“Papa, I don’t want a new wardrobe. There is no point in spending the money because I will never wear any of it ever again.”
He shook his head and patted her on the hand. “If it is a question of money, please don’t trouble yourself about that. I can spare you a few pretty things, Button.”
“It isn’t only about the money,” Linley said. “I just don’t see why it’s so important that I have a whole new collection of clothes. The two dinner gowns I have aren’t even a year old. They cannot possibly be worn out by now.”
“A normal girl your age can barely think of anything except new frocks and the latest styles.”
She threw up her hands in disgust. “I am not a normal girl.”
“And nowhere is it ever more obvious than here,” her father said. “I want us to make a good impression on society. I need you to look your best.” He held his hands out to her. “No doubt many will remember your mother’s untimely passing when they see you, and I wouldn’t want anyone to think I’ve done her memory a discredit by choosing to bring you up myself.”
Linley sighed. She never wanted to do anything that would damage her father or her late mother’s reputation. She wanted to make them proud. If going shopping with Cousin Berenice for new clothes, and attending every dinner party and ball in London was what it would take, then Linley would do it.
She marched downstairs to meet the woman for their assault on the London shopping district. Berenice already stood in the foyer, coat and hat in hand, as Linley descended the marble staircase.
“Obstinacy is a very unbecoming trait, Miss Talbot-Martin,” she said. “You’ll do well to try and reign in your emotions. No one likes a hardheaded young woman, and certainly, no man wants an unmanageable wife.”
Linley stood beneath the awnings at Selfridge’s studying the window displays. On the ride over, she thumbed through a copy of
La Mode Pratique
and found some styles she liked. Perhaps there would be something inside she might pick out for herself. After all, she was not opposed to fashion on principle. And even she was not immune to beautiful things.
Once inside the store, shopping for herself seemed much more daunting. There was so much to choose from! Ladies pushed past each other, all vying for the last of the better ready-made ensembles. Harried sales girls tried to keep order and peace among the customers, but it was no use. Linley stood in the middle of the chaos clutching a blue silk day dress to her chest. The matching hat rested high on a shelf, and she tried her best to flag down an employee.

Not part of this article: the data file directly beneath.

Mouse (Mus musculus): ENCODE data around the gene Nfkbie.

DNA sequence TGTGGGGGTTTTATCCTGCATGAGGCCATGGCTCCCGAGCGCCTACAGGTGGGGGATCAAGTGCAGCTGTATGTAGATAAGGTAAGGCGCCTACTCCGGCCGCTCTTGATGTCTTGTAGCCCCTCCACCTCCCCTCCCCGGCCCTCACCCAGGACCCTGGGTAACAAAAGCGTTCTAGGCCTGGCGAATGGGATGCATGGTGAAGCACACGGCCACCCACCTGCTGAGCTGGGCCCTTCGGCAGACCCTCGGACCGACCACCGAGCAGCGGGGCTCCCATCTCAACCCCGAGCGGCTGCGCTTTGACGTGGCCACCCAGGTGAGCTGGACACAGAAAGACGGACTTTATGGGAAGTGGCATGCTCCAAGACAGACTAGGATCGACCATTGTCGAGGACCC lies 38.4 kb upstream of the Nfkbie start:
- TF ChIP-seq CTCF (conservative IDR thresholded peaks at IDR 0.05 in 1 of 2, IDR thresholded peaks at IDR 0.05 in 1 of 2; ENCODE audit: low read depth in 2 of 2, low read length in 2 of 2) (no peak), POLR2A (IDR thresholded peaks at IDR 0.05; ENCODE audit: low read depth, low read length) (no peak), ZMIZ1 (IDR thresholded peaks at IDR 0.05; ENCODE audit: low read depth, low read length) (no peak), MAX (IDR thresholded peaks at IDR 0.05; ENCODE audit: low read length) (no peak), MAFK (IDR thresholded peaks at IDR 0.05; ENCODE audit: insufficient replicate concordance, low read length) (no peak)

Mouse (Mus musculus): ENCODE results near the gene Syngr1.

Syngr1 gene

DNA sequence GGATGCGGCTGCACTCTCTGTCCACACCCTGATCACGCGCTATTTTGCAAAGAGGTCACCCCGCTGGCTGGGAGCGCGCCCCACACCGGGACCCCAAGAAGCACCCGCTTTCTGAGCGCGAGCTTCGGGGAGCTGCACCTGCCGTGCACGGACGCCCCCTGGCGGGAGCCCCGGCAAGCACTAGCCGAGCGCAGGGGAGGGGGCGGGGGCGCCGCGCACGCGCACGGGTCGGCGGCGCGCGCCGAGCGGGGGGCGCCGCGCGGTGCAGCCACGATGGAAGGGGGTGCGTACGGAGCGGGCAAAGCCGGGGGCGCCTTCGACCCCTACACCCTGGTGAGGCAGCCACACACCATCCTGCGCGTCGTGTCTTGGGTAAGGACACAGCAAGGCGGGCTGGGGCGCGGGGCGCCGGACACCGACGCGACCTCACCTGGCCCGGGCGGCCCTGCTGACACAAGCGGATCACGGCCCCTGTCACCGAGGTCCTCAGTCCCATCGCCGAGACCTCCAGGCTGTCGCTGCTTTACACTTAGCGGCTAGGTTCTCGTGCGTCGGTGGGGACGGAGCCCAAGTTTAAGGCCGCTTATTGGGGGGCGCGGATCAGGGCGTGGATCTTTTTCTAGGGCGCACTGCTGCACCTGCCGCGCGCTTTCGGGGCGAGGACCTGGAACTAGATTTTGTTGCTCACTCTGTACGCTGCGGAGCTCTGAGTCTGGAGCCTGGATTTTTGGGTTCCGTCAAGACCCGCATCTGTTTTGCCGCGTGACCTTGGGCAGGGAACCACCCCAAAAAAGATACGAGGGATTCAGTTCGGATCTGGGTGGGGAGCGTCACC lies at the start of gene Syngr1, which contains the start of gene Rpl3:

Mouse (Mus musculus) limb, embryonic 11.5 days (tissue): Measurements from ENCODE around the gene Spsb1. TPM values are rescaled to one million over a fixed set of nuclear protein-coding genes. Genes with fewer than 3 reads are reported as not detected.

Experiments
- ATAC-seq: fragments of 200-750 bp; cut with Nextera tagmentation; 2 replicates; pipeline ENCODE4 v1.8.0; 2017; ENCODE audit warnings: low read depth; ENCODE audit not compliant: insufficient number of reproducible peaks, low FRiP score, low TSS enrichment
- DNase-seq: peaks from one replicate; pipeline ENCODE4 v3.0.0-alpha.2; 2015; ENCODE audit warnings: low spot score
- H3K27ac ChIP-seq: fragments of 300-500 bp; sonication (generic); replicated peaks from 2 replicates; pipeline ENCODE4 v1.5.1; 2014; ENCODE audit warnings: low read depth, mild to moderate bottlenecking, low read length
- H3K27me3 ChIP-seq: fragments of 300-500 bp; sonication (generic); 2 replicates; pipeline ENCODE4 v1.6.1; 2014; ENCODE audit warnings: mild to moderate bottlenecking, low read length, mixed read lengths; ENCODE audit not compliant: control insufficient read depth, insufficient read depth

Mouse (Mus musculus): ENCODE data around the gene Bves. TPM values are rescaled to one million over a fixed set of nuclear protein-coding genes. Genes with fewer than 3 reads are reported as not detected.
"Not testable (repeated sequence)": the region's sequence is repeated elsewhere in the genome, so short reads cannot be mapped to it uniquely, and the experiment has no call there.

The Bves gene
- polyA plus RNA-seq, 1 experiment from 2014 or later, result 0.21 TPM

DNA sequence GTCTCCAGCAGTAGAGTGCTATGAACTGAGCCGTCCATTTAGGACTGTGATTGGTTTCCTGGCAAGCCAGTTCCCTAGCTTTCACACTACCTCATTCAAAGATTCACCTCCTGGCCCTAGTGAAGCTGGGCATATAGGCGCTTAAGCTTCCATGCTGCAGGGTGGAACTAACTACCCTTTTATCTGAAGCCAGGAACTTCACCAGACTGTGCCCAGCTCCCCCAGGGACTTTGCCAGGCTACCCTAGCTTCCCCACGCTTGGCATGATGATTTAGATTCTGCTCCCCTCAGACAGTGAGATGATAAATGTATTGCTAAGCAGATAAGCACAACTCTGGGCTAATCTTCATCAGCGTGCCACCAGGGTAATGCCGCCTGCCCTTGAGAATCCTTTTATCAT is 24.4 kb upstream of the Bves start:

“Pardon me,” she said. “I’d like to see that hat up there—the blue one with the white feather.”
The sales girl held up her hands. “I have to finish with my customer first.”
Another passed by and ignored Linley completely.
“Can someone please help me?” she asked.
“If you want it badly enough, climb up there and get it.” The young woman standing behind her pointed up at the hat. “Here, use my umbrella.”
“You can’t be serious,” Linley said.
“Oh, I’m more than serious,” explained the woman. “If you want something, you have to take it.” When Linley only blinked in reply, the young woman thrust the umbrella into her arms. “Take it!”
With a shrug, Linley gathered her skirts and stepped onto a wooden display table. Using the hooked end of the umbrella, she fished the hat down from the top shelf.
“See, it wasn’t so hard.” The young woman held out her hand. “Gaynor Robeson.”
“My goodness, you are brown!” Gaynor said, studying Linley’s complexion. “Have you spent time abroad?”
“Is it that obvious?”
She took one look at Linley’s freckled skin and frayed hems. “I am afraid so.”
“Wonderful,” Linley said, frowning. “I might as well have ‘outsider’ stamped on my forehead.”
“Some men like the exotic.”
“Not any that I am likely to meet.” She laughed in spite of herself. “This is my first time in London.”
“Then you have your work cut out for you.”
“And I have not the slightest idea how to go about it.”
Gaynor tapped a gloved finger on the blue dress and matching hat in Linley’s arms. “That is a good start, but you’ll need a great deal more if you want to be properly turned out.” She watched the sales girls weaving through the crowd of excited ladies, impatient children, and blouse displays. When one came within grabbing distance, Gaynor stepped out and cornered her. “This lady would like to be fitted.”
The sales girl opened her mouth to argue, but with one look at Miss Robeson in all her finery, closed it again.